Report finds hundreds of Manitoba civil servants have experienced harassment

Report finds hundreds of Manitoba civil servants have experienced harassment

WINNIPEG — Manitoba Premier Brian Pallister said government culture has to change after a study showed hundreds of civil servants experienced sexual harassment while working but most did not report it.

“We really take seriously the need to change the culture because people should not be afraid to report instances of harassment, they should not fear reprisal,” Pallister said on Thursday.

The report focused on what was heard during consultations with more than 3,000 employees about a culture of sexual harassment in government. More than 500 said they had experienced harassment.

The most frequent types of harassment were things like leering or invading space, but many others reported inappropriate physical contact such as touching, patting or pinching.

Ten per cent said they were currently experiencing sexual harassment.

Most employees said they didn’t report it because they were afraid of reprisal or hurting their career.

For those who did report the harassment, 24 per cent of employees said nothing was done. Only 13 per cent said they were satisfied with the resolution.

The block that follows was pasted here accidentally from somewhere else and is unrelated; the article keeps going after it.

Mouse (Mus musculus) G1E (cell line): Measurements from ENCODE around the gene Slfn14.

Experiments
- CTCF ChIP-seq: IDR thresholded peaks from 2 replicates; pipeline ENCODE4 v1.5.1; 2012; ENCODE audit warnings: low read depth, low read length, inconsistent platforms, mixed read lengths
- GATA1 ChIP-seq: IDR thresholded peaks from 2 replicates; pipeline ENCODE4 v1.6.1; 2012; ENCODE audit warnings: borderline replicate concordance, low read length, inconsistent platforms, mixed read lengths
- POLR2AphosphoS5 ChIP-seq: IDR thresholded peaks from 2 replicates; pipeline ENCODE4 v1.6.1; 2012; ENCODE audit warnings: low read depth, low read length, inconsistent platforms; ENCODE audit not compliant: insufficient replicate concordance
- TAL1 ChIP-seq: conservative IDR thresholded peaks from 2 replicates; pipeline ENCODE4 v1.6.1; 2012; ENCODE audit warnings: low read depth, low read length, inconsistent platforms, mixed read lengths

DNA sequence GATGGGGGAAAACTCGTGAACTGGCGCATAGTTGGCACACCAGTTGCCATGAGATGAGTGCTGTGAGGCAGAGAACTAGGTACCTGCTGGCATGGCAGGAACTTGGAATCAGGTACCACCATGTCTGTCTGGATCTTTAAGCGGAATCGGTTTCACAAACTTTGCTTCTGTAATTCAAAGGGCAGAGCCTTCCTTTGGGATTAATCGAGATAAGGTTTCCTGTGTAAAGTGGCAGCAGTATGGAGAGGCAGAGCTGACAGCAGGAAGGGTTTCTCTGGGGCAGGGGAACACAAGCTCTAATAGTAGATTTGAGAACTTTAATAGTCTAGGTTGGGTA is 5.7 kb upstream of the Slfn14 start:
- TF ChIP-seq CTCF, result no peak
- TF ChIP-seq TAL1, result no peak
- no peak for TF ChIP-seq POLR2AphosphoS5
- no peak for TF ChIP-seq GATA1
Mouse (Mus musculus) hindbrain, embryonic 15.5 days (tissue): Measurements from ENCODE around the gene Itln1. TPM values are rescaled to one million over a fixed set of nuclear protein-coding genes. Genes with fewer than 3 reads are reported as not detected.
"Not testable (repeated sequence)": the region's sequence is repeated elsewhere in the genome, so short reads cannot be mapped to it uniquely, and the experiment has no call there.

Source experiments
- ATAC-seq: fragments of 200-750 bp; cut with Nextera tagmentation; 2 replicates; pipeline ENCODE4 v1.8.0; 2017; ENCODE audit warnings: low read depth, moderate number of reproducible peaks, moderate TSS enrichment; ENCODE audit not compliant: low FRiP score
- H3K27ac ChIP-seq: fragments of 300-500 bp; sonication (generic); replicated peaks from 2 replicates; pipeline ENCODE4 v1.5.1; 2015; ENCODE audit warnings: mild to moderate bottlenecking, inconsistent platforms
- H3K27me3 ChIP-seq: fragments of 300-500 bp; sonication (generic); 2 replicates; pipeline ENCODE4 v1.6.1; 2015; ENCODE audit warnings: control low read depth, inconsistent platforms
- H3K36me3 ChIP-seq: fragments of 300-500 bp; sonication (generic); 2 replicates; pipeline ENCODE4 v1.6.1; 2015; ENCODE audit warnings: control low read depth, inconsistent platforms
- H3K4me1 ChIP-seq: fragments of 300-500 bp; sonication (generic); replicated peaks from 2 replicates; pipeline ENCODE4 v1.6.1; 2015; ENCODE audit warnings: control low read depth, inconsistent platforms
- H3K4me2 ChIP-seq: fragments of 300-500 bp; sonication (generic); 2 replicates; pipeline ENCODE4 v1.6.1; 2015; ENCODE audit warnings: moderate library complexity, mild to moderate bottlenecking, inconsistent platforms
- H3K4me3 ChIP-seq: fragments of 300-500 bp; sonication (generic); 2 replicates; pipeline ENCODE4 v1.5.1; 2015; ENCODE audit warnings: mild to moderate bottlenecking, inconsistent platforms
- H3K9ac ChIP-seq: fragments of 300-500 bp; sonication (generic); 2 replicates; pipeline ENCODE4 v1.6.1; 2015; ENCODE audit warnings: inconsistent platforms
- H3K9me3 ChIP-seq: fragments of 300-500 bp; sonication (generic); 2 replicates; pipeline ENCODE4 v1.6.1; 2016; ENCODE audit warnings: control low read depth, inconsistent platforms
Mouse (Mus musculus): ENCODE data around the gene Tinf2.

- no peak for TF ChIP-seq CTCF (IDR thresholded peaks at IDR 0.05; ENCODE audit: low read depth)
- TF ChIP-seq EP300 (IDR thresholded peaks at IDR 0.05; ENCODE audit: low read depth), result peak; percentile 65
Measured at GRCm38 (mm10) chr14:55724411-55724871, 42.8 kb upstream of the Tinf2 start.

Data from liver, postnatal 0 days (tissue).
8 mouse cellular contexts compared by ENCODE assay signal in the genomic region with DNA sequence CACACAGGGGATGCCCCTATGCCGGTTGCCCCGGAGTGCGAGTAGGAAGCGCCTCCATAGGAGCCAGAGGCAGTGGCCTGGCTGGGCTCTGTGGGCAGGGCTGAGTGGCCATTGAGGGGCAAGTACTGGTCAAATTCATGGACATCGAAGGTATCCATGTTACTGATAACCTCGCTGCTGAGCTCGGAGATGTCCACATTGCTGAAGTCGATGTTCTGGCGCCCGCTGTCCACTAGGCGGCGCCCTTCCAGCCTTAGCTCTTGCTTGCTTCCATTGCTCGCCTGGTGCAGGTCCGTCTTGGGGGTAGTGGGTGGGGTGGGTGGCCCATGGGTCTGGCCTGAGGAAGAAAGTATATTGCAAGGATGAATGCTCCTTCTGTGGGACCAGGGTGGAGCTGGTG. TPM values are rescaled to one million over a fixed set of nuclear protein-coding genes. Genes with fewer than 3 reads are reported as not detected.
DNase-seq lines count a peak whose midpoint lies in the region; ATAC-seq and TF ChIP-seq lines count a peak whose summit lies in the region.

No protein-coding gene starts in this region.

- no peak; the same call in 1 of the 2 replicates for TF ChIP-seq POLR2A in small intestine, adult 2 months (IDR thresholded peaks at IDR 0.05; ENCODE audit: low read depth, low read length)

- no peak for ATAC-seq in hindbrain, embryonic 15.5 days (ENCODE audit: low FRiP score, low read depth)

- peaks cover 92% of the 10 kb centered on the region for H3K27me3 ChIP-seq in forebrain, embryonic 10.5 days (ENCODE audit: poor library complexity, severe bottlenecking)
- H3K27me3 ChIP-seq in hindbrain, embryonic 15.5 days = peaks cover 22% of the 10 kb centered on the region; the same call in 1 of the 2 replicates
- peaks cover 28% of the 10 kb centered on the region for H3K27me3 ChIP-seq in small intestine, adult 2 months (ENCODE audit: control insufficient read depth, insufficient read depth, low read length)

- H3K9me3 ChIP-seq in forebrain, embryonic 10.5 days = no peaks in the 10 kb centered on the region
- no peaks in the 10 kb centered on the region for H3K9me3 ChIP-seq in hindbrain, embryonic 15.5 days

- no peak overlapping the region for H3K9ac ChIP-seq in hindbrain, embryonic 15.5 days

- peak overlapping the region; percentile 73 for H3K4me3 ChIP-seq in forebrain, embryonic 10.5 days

A second report, by an external consultant, included 25 recommendations to improve policies and practices.

The reports were commissioned in February following allegations by several women that former NDP cabinet minister Stan Struthers tickled and groped female staff or made sexual remarks.

Two women said they complained about the behaviour but were later informed they would have to “suck it up.”

In June, the province released statistics for the first time on the number of complaints related to harassment, bullying and misconduct among the civil service in the last fiscal year. There were 20 allegations of sexual harassment and hundreds of accusations of other misconduct.

Manitoba